Bobi Wine Returns To Uganda Sept. 20 As Fearful Dictator Gen. Museveni Reportedly Cancels New York Trip to U.N.


Bobi Wine. Photo–Facebook. 



The countries that have sponsored Gen. Yoweri Museveni’s dictatorship for 32 years in Uganda will be watching this week to see how his regime handles the return on Thursday of Bobi Wine, the popular Ugandan politician and opposition leader.

The Member of Parliament, who is 36, has inspired millions of Ugandans, especially the youth, to challenge Gen. Museveni as he’s never been done before, under the non-partisan “People Power,” slogan. An estimated 75% to 80% of Uganda’s 40 million people is under the age of 35. 

“I agree with @HEBobiwine, #Uganda’s youth are its future,” U.S. Rep. Eliot Engel, a Member of the Foreign Affairs Committee, said in a tweet today. “I will be monitoring his return to Uganda very closely to ensure that his & colleagues’ basic human rights are respected.”

Bobi Wine, who now symbolizes youth uprising against despotism in Africa, is expected to fly out of the U.S. on Tuesday. He had been in this country for specialized treatment for injuries suffered after being tortured by agents of Uganda’s Special Forces Command (SFC), a feared brutal armed force that reports to Gen. Muhoozi Kaenerugaba, who is the son of Uganda’s U.S.-backed dictator Museveni.

On his return trip to Uganda, Bobi Wine, whose given name is Robert Kyagulanyi, is expected to be accompanied by media crews from CNN, the BBC, Al Jazeera and the South African Broadcasting Corporation (SABC), according to organizers of a welcome reception who spoke at a press conference in Uganda. 

After he lands at Entebbe Airport the plan is for Bobi Wine to travel to Kampala and then later attend a live prayer-mass and thereafter address his supporters.

Meanwhile, feeling the weight of the global pressure and fearing a large demonstration against his human rights abuses planned for September 26 outside the United Nations by Diaspora Ugandans, Gen. Museveni has reportedly canceled his plans to address the U.N. General Assembly. Some Ugandans believe that Museveni also fears that in his absence, given the political volatility, the military could turn against him and block his return. 

The welcome reception organizers, and Bobi Wine himself in a video posting on his Facebook page, say the regime plans to infiltrate the welcoming crowd with agents dressed in the iconic red T-shirts of the People Power Movement to disrupt planned peaceful event. The alleged infiltrators would be planted to commit various criminal activities in order to provide the regime with the pretext to unleash violence, the organizers claim. According to the welcome organizers who spoke at the press conference, another plan the regime is considering is to immediately arrest Bobi Wine when he lands at Entebbe Airport, and fly him off — presumably in a helicopter– for a meeting with Gen. Museveni.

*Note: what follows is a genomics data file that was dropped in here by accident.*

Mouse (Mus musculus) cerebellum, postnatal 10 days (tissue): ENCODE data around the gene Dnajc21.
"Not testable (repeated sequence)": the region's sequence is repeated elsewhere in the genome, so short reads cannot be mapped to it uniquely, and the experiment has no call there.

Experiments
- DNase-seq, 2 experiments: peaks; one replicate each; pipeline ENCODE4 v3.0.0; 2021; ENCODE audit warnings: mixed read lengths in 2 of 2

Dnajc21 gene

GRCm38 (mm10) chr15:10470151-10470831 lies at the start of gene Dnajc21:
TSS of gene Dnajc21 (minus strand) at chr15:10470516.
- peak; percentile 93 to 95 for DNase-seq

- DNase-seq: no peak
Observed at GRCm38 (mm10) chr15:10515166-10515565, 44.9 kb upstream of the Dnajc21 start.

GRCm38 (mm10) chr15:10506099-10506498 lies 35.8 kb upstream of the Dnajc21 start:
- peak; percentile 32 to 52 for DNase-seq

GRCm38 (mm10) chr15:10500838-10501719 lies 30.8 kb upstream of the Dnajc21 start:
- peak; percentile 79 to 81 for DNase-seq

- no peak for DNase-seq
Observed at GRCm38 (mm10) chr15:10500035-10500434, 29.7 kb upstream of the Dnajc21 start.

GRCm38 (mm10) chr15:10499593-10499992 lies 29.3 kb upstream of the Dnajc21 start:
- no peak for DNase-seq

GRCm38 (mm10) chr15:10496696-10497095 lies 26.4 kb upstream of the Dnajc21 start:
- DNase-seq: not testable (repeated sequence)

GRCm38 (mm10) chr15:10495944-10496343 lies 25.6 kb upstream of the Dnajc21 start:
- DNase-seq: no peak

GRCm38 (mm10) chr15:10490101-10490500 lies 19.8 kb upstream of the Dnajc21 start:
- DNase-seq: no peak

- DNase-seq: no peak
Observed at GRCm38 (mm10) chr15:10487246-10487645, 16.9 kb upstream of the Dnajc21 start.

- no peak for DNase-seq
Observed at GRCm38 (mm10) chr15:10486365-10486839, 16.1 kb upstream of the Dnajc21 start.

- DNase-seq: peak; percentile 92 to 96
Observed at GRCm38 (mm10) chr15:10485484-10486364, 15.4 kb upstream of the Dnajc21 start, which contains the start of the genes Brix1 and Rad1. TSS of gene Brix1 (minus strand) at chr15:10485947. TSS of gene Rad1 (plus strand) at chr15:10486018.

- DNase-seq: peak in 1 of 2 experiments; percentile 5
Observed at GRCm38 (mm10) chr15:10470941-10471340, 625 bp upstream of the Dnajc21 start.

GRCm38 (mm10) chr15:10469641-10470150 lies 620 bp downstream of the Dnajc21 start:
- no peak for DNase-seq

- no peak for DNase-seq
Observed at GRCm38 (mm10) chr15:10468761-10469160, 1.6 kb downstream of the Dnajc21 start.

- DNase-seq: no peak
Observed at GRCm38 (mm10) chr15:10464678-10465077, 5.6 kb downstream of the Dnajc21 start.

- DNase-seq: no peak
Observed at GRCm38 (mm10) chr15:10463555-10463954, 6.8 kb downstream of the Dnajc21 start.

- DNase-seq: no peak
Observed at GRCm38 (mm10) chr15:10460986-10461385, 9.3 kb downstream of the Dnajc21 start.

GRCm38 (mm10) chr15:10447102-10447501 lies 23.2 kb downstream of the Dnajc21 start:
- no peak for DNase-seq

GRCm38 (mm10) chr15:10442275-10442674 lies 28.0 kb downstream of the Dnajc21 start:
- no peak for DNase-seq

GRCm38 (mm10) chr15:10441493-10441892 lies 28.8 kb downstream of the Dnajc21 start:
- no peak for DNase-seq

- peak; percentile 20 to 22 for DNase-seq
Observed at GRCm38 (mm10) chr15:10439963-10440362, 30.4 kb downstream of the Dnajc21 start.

Gen. Museveni, who is officially 74 but is believed to be as old as 78 or 80, is facing an unprecedented barrage of international condemnation, including from the U.S., which backs his dictatorship with about $1 billion annually in financial and military support. 

The criticism followed the terror campaign against opposition politicians and civilians unleashed by the SFC in the town of Arua in Uganda on August 13 on the eve of a by-election for a Parliamentary seat. Bobi Wine, who together with other members of Parliament and a former one had been campaigning for opposition candidate Kasiano Wadri –who later won– when he was arrested and tortured by the SFC. Another Member of Parliament who also sustained serious injuries from the torture and is reportedly clinging to life in a hospital in India, is Francis Zaake.

Thirty-three other civilian supporters of the opposition were also arrested and brutalized by the SFC. All, including Bobi Wine, have been charged with treason; they are accused of inciting opposition members to throw stones at dictator Museveni’s presidential convoy when he too was in Arua on August 13 campaigning for his NRM ruling party candidate, who lost. 

The attacks by Gen. Museveni’s foreign backers have been blunt. 

After a recent debate, the European Union (EU) which provides development assistance equivalent to about 40% of Uganda’s budget announced that its support to the regime will henceforth be tied to democracy, freedom of expression and of assembly, the rule of law and respect for human rights. 

Many of the EU Members of Parliament who debated human rights abuses in Uganda used sharp language to denounce Museveni and his regime’s human rights abuses. “Do we really want to be partners in crime? Because that’s what we’ve become if we remain silent,” one of the EU MPs declared, during the debate.

An EU MP, Charles Tannock from Britain, deplored the “increased repression” in Uganda and Museveni’s “efforts to entrench himself in power” by removing the age limit from the constitution. Similarly, Cecile Kyenge, an EU MP from Italy, said because Museveni wants to run again for president in 2021 “violence has broken out all over Uganda” and that the police have been in the middle of it.

Another EU MP from Britain, Keith Taylor, said, “Since 1986 President Museveni has been ruling with an iron hand.” Meanwhile, an EU MP from Spain, Lola Sanchez Caldentey, said the West had supported Museveni because he “does our dirty work,” and was as an ally in the fight against “jihadist.” She said Museveni had “rigged elections” and that, “The EU must condemn the authoritarian state.”

Clearly, Museveni’s sponsors have come to the conclusion that he’s become dispensable. 

Will the dictator, so drunk on power, read the writings on the wall?

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